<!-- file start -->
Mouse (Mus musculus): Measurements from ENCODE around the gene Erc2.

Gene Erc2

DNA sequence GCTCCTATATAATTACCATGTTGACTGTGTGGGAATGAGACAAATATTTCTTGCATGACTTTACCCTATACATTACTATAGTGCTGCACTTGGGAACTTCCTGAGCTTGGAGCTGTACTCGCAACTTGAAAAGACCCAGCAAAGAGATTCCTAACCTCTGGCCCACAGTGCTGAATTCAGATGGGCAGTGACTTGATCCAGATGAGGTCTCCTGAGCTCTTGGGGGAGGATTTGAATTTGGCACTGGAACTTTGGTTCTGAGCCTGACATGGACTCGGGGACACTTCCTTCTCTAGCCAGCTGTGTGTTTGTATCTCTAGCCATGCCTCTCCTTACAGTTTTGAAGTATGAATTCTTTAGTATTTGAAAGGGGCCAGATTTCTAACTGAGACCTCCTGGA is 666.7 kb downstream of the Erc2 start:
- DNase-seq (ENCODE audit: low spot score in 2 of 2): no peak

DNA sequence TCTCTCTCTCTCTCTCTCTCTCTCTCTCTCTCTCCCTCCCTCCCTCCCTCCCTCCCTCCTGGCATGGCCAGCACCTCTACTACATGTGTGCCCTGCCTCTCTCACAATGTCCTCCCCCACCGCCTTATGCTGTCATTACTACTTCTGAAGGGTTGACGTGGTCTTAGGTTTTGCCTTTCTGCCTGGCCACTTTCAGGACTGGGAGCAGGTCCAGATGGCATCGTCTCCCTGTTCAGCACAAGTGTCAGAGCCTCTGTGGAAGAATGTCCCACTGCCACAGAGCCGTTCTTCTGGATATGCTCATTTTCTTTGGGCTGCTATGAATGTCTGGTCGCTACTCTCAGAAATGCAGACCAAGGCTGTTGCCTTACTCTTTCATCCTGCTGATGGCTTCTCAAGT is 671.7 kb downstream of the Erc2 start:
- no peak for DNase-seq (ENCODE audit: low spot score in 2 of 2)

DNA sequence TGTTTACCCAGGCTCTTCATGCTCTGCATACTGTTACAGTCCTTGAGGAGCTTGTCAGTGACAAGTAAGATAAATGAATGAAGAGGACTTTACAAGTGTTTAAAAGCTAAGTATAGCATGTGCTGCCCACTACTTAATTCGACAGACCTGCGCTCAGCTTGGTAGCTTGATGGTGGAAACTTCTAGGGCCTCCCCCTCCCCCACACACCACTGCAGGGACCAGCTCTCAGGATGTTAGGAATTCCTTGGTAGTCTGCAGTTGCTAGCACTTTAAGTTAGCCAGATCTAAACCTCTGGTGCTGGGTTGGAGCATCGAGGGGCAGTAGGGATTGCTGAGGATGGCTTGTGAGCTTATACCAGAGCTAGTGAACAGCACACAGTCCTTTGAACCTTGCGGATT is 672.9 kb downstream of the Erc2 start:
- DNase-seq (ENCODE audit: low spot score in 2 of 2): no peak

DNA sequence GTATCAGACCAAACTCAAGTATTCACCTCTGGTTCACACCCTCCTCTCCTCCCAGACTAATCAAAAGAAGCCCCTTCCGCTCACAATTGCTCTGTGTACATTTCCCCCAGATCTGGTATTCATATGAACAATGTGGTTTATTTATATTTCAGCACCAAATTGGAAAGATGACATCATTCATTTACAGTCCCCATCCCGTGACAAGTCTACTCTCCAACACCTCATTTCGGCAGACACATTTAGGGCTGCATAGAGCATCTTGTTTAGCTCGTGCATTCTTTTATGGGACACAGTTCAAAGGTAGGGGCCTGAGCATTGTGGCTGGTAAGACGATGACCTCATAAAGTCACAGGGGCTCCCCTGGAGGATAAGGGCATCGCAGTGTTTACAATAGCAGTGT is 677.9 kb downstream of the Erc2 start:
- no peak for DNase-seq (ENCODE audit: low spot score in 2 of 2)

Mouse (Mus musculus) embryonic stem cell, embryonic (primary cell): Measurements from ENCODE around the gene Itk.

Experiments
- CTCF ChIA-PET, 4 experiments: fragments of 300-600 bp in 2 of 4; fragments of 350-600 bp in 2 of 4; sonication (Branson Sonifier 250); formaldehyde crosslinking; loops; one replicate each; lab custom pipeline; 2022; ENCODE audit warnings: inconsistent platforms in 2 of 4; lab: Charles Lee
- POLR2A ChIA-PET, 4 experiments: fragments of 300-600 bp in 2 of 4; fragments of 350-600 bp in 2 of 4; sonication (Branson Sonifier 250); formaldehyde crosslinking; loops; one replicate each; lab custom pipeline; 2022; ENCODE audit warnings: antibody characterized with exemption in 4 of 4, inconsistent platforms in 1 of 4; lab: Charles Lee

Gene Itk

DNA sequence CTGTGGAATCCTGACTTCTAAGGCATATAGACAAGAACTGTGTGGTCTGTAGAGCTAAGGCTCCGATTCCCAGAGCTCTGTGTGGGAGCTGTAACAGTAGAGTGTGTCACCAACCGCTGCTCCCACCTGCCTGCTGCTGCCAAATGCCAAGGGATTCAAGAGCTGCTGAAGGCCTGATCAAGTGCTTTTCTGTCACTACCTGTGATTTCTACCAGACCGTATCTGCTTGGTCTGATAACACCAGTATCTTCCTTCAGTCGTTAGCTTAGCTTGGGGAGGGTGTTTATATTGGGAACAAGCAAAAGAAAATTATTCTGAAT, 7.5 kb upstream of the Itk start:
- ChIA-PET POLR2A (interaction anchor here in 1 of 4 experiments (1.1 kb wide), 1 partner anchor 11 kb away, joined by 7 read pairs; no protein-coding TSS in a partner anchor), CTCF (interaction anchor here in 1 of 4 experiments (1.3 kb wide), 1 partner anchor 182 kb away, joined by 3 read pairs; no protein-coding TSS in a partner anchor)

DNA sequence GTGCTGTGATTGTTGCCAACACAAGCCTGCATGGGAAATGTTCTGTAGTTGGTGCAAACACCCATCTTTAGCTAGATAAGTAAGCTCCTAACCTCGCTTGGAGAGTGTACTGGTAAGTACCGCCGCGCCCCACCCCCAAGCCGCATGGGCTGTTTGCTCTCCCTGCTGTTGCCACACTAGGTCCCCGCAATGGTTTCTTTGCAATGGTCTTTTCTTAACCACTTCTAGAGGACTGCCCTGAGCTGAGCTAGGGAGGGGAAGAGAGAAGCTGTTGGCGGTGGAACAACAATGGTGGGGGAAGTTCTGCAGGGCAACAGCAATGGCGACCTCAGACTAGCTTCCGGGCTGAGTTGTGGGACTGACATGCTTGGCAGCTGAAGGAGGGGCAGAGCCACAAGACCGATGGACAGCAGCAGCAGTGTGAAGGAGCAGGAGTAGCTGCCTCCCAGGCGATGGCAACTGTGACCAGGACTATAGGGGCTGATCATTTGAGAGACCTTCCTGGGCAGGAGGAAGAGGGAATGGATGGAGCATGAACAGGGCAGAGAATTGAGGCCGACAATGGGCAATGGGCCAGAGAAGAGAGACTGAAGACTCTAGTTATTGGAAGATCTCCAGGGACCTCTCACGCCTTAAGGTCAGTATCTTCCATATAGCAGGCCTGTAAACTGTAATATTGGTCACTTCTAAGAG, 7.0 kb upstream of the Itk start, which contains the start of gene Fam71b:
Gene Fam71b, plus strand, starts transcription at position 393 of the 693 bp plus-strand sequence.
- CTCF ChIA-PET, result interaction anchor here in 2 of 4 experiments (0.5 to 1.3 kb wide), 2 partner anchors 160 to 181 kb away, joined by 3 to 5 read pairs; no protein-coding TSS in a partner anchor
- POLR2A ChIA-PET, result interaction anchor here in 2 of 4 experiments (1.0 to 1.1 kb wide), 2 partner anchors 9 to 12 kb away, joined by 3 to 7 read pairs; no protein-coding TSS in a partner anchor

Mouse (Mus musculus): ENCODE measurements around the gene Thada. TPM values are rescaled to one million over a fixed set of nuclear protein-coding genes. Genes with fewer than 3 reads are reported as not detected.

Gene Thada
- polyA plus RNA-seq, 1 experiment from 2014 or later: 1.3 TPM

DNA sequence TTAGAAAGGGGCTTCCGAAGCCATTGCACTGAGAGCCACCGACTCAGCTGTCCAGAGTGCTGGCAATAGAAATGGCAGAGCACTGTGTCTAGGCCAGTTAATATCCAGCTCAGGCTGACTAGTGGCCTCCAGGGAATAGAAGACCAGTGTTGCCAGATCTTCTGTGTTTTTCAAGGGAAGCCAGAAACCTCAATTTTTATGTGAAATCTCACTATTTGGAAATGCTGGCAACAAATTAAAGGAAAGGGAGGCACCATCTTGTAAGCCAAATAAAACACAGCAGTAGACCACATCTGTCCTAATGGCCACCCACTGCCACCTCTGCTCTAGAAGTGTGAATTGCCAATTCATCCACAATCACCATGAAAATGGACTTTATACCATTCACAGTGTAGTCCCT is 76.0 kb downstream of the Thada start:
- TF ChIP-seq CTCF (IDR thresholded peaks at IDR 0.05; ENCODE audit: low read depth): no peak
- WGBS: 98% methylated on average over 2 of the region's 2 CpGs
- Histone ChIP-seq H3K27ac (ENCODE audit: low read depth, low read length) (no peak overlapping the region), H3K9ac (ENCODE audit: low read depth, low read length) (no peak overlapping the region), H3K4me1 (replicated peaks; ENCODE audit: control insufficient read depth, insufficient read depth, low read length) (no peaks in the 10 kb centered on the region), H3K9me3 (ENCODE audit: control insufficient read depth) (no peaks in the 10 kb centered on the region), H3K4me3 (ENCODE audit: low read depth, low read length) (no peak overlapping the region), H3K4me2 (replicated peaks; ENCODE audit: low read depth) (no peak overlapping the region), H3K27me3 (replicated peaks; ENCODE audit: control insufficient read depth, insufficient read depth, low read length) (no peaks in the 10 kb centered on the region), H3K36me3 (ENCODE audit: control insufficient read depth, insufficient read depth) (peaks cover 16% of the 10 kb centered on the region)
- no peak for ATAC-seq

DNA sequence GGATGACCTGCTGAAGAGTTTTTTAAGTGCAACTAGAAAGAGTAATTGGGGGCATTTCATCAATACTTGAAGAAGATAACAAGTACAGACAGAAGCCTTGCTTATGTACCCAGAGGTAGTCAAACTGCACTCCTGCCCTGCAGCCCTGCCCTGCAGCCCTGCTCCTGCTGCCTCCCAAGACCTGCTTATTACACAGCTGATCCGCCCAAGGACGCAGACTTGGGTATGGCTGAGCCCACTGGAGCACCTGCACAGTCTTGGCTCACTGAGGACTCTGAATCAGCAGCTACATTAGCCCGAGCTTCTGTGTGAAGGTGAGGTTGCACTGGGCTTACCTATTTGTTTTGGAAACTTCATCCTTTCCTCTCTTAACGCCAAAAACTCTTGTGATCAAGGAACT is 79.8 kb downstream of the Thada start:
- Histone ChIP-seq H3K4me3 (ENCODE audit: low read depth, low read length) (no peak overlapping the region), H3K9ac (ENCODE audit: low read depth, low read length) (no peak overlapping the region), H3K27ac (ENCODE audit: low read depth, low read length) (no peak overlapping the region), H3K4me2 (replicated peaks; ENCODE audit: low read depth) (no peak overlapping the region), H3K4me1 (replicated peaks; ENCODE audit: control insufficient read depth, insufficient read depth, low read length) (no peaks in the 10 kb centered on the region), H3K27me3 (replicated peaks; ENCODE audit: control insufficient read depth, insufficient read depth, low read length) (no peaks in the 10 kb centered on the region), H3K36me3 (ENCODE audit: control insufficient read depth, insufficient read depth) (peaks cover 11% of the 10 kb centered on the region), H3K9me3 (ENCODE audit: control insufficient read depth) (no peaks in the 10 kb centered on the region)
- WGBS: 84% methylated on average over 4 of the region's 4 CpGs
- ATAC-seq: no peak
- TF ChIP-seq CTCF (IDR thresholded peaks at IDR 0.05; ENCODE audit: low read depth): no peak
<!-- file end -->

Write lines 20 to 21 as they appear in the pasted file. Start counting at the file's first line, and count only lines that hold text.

- CTCF ChIA-PET, result interaction anchor here in 2 of 4 experiments (0.5 to 1.3 kb wide), 2 partner anchors 160 to 181 kb away, joined by 3 to 5 read pairs; no protein-coding TSS in a partner anchor
- POLR2A ChIA-PET, result interaction anchor here in 2 of 4 experiments (1.0 to 1.1 kb wide), 2 partner anchors 9 to 12 kb away, joined by 3 to 7 read pairs; no protein-coding TSS in a partner anchor